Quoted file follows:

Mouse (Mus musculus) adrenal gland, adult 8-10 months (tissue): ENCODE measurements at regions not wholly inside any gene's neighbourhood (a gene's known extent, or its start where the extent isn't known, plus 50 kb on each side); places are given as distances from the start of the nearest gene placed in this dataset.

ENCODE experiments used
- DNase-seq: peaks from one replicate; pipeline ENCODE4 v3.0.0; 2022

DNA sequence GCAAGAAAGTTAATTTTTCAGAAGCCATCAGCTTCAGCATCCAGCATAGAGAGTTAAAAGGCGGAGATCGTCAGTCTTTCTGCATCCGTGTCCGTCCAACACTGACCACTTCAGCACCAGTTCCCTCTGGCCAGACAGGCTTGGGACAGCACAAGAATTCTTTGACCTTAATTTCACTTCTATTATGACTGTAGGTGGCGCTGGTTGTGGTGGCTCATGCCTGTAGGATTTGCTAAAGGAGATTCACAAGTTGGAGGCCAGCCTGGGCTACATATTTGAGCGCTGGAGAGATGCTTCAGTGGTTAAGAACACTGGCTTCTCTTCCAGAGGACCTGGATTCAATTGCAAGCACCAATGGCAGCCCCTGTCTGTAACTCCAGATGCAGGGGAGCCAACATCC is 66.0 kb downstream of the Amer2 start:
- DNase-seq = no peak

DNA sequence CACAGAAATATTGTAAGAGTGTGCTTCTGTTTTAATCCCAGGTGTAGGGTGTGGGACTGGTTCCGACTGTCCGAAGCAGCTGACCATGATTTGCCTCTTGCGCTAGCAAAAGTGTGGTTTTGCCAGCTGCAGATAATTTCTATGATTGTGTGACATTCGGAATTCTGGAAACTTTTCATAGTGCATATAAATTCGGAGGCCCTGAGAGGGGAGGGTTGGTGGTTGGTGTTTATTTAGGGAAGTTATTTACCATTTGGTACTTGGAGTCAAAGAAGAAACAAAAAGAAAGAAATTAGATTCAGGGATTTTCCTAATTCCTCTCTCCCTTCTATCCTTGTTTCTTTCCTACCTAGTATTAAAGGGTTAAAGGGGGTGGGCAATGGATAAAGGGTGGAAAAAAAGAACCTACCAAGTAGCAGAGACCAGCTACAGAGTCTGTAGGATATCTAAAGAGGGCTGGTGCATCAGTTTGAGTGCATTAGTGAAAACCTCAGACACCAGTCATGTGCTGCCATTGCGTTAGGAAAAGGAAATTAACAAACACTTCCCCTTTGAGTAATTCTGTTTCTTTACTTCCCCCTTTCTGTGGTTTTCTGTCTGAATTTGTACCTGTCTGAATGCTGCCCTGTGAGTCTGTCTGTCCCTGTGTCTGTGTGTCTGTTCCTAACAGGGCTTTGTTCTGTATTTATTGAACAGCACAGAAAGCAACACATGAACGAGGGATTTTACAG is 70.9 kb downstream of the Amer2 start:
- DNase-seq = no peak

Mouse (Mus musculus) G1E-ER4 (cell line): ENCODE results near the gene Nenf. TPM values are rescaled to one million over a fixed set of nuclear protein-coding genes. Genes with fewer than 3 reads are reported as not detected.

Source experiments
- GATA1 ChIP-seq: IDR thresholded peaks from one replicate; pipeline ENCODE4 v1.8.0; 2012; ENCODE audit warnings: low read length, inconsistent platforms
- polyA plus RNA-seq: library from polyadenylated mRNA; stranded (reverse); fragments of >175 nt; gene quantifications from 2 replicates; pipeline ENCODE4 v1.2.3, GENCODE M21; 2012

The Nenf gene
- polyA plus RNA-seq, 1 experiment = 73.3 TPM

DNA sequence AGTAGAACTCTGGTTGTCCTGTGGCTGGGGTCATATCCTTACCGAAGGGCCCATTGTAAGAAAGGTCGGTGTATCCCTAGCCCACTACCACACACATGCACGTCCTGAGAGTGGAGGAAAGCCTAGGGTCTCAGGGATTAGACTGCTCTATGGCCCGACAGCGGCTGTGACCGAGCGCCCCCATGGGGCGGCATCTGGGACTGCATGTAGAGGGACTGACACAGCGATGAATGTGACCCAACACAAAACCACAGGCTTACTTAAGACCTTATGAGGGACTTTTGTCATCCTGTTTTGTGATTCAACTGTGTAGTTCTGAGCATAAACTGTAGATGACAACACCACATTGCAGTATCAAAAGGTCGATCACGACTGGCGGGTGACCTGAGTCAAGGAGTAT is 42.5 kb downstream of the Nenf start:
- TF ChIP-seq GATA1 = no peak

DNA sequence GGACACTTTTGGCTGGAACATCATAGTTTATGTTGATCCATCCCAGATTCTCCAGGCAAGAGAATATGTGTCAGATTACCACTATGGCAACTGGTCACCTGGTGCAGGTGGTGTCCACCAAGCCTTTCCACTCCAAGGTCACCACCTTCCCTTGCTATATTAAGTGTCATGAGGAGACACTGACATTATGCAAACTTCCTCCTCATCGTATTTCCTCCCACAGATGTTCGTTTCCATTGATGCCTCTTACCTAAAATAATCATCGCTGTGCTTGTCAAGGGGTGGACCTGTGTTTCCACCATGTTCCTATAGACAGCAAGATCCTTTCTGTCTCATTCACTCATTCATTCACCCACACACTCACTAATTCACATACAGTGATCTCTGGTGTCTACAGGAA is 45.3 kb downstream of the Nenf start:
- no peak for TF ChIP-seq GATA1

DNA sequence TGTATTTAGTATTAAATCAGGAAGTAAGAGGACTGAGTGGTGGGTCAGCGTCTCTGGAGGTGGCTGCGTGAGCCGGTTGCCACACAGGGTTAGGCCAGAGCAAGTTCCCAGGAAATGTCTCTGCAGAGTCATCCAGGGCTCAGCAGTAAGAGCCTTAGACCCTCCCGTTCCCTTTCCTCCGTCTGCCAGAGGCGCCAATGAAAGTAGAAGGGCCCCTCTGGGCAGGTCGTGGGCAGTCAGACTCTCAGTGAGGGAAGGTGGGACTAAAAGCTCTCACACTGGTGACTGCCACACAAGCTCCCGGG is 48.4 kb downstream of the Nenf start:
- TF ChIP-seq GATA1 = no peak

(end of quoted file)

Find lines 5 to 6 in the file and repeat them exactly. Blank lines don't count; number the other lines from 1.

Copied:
- DNase-seq = no peak

DNA sequence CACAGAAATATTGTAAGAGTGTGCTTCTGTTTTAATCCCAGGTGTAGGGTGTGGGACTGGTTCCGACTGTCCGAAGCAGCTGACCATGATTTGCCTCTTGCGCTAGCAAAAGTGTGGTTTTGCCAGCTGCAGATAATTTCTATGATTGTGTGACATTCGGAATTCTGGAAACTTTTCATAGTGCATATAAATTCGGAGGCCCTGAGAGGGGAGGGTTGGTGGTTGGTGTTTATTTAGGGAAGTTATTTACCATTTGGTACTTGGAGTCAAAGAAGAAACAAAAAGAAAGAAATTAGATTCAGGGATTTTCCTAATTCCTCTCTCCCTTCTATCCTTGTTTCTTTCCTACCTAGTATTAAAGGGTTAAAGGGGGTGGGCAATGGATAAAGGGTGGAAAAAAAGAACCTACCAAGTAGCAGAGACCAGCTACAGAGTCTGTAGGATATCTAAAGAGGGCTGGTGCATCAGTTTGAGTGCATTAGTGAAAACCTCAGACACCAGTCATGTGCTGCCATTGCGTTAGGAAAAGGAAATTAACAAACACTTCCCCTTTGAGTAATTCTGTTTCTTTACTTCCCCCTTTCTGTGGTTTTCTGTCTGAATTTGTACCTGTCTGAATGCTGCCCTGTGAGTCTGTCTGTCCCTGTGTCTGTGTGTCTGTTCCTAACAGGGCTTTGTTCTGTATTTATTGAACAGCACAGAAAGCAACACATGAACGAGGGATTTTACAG is 70.9 kb downstream of the Amer2 start: